Nicole Karstedt stands in front of a group of 20 or so school-aged children answering questions as quickly as they are asked.
Karstedt is a teacher who runs Georgia’s Mobile Dairy Classroom, a 30-foot mobile dairy barn that is used to teach Georgia school children about dairy farming and its impact on their local communities. Last Friday she was invited to speak at the Sonoraville Recreation Complex to give demonstrations during the Dizzy Dean World Series.
Karstedt spoke to 250 children on Friday and over the past year she has visited 200 schools in Georgia.
“I teach kids about the value of milk on their health, where milk comes from, how it is processed and produced,” Kedstedt said.
The program is sponsored the Georgia Dairy Farmers Association. S Richard and Marilyn Acree, of Sonoraville, invited Karstedt to speak.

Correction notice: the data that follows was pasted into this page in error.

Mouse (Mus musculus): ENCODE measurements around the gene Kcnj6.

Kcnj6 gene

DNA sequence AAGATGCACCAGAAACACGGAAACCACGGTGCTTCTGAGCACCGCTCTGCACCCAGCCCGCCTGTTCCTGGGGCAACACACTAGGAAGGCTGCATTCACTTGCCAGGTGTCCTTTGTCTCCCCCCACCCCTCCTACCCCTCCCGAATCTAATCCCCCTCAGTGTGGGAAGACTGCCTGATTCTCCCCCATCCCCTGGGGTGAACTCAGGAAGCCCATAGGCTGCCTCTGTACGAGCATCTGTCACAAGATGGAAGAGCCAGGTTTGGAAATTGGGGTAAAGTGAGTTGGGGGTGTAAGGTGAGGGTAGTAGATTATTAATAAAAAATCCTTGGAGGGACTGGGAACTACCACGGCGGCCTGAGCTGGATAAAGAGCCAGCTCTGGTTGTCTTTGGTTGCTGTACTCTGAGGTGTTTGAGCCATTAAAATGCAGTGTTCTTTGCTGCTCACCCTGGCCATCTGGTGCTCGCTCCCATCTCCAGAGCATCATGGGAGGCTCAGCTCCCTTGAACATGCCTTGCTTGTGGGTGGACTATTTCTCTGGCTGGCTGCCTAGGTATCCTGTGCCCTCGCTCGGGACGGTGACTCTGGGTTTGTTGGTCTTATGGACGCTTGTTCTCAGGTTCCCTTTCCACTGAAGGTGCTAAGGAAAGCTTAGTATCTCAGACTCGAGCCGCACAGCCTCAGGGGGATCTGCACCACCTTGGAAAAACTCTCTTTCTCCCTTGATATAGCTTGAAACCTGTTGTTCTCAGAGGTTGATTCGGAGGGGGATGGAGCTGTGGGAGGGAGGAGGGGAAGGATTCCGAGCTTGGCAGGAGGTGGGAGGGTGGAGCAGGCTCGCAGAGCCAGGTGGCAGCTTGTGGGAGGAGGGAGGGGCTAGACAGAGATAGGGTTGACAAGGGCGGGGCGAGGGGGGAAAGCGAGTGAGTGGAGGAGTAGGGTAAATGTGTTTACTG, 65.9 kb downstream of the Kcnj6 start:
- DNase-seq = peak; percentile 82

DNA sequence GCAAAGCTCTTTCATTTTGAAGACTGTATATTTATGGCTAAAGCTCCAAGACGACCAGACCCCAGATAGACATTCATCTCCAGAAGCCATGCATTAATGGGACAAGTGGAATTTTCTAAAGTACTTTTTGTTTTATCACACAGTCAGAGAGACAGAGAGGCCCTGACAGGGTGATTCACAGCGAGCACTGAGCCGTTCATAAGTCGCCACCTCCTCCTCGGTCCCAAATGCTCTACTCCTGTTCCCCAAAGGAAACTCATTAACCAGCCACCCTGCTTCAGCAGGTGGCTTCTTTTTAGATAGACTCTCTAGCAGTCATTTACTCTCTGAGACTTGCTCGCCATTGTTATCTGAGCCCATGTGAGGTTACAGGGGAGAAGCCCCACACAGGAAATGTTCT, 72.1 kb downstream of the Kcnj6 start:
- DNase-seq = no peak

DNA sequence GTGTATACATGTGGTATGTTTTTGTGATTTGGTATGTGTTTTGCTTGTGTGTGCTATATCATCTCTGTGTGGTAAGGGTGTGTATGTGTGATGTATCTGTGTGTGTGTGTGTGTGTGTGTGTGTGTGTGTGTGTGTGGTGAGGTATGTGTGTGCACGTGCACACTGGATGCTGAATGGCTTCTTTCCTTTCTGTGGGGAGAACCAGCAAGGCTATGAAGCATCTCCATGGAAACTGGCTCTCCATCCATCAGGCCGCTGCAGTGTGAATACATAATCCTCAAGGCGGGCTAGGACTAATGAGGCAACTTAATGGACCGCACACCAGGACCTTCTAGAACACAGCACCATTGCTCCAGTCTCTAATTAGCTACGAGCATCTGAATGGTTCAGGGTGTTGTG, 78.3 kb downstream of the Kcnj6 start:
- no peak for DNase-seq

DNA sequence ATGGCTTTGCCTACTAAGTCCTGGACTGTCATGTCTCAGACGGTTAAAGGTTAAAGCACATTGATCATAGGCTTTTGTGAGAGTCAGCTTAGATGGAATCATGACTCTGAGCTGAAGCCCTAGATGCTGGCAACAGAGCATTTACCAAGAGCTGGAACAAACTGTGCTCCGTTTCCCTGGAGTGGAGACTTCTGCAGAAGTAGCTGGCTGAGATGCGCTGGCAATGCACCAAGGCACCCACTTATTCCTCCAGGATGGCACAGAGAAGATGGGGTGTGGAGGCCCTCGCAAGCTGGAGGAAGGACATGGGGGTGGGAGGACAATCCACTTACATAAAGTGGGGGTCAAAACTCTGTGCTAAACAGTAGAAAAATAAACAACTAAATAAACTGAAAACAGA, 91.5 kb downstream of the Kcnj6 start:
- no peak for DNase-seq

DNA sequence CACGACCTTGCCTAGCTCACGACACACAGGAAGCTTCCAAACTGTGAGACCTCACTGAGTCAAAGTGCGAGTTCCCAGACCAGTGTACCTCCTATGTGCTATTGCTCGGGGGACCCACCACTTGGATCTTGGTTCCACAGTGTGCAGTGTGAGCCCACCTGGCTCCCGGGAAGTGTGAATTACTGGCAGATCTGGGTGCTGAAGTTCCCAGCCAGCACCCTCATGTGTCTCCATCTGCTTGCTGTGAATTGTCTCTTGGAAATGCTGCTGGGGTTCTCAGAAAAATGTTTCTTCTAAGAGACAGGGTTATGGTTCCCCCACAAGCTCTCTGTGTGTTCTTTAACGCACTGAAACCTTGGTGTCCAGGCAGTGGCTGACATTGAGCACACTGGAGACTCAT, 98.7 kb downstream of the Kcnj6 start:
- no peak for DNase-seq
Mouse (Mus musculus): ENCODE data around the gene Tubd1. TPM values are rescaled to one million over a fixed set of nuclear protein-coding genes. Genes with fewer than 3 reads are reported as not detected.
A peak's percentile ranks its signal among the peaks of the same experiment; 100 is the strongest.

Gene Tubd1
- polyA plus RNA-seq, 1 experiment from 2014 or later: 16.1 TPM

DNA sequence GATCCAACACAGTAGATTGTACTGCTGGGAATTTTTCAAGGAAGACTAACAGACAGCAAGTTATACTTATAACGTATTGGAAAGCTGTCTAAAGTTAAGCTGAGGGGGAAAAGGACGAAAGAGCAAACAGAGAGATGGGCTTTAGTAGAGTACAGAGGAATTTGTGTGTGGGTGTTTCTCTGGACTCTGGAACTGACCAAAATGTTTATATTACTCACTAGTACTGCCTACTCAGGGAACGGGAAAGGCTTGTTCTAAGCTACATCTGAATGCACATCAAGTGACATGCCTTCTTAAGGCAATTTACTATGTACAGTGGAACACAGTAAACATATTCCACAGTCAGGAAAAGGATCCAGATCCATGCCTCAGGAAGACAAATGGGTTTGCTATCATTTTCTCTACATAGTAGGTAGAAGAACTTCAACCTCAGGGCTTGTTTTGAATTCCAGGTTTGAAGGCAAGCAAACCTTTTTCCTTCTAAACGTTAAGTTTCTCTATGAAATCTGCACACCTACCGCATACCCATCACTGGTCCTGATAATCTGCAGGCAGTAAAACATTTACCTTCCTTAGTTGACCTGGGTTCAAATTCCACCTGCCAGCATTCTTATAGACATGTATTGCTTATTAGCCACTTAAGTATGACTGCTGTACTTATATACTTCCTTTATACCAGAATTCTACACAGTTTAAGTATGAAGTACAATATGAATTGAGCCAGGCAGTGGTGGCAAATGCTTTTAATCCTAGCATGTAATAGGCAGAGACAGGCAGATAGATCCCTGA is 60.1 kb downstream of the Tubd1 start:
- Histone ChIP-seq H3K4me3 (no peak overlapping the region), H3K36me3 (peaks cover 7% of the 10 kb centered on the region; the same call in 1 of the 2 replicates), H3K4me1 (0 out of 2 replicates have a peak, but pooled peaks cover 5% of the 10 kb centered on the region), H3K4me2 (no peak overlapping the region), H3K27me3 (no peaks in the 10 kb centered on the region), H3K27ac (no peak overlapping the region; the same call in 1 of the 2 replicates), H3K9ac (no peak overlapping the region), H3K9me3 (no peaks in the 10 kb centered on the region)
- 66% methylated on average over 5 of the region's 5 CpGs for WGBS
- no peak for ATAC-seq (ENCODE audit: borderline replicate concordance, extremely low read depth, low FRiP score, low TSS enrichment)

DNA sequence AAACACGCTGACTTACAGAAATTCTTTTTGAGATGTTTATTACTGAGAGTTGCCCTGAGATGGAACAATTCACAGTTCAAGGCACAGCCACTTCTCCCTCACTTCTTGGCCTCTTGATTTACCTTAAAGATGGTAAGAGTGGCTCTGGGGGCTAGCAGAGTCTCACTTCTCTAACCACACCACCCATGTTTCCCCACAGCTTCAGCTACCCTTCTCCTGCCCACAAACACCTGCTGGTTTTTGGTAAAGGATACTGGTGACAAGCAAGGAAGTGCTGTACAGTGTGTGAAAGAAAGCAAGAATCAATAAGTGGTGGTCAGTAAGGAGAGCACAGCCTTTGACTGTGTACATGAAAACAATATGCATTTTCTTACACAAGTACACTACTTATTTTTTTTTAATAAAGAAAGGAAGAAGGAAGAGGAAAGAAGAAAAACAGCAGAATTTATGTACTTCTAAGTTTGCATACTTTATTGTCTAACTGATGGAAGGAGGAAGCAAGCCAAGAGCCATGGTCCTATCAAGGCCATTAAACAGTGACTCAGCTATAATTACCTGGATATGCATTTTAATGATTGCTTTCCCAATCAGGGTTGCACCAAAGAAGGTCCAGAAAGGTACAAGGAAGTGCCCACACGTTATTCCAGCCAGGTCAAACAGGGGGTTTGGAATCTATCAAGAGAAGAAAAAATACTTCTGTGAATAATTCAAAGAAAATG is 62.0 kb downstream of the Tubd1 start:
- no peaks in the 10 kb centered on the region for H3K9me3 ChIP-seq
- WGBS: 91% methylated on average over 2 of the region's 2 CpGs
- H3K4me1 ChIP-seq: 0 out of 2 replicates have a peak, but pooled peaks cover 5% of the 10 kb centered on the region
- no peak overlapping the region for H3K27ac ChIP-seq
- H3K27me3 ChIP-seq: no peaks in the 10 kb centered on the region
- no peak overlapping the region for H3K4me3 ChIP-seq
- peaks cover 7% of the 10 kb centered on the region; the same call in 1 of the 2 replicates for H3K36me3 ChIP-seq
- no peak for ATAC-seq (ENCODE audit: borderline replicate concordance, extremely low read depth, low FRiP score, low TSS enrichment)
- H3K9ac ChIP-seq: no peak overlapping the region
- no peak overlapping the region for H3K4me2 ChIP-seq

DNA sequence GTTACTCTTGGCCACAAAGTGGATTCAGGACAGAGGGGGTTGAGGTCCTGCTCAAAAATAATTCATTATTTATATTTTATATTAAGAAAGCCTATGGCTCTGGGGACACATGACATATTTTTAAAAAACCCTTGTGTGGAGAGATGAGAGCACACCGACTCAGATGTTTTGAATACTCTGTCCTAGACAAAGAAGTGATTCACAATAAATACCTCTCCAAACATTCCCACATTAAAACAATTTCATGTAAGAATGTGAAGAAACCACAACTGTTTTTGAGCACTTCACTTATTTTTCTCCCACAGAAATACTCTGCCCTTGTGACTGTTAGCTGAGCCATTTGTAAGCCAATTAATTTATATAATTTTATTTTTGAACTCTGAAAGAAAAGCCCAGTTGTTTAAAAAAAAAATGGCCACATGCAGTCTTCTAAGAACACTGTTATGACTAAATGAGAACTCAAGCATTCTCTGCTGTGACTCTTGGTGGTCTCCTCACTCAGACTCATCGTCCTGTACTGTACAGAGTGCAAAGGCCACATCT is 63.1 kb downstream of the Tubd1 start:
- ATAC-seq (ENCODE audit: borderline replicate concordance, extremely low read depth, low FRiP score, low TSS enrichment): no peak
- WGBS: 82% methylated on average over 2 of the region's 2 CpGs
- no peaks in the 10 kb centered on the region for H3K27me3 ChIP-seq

The Acree’s are retired dairy farmers. Richard, who spent his life milking cows and immediately saw the advan-tages of a program like the Mobile Dairy Classroom.
“So many children these days have never seen a cow, they have never seen a cow milked, especially,” said Rich-ard.
He believes that the Mobile Dairy Classroom will help children understand where their food comes from and how it goes from the farm to the table.
“It is better for consumers to be educated about their food sources,” said Richard. “The more kids and adults understand about food and food production the better. Nicole helps, with grass roots, to educate the children early.”
According to Marilyn, the kids not only find it informative, they also find it entertaining.
“Their eyes really light up and they are full of questions,” said Marilyn.
The children at Sonoraville got to meet Molly, a Jersey Cow on loan from Berry College. Karstedt demonstrated how to milk a cow by hand and by using automate milking equipment. Karstedt also told the children that Molly produces six gallons of milk a day and explained how milk was processed and pasteurized.
For more information on the Mobile Dairy Classroom visit www.milkcow.org.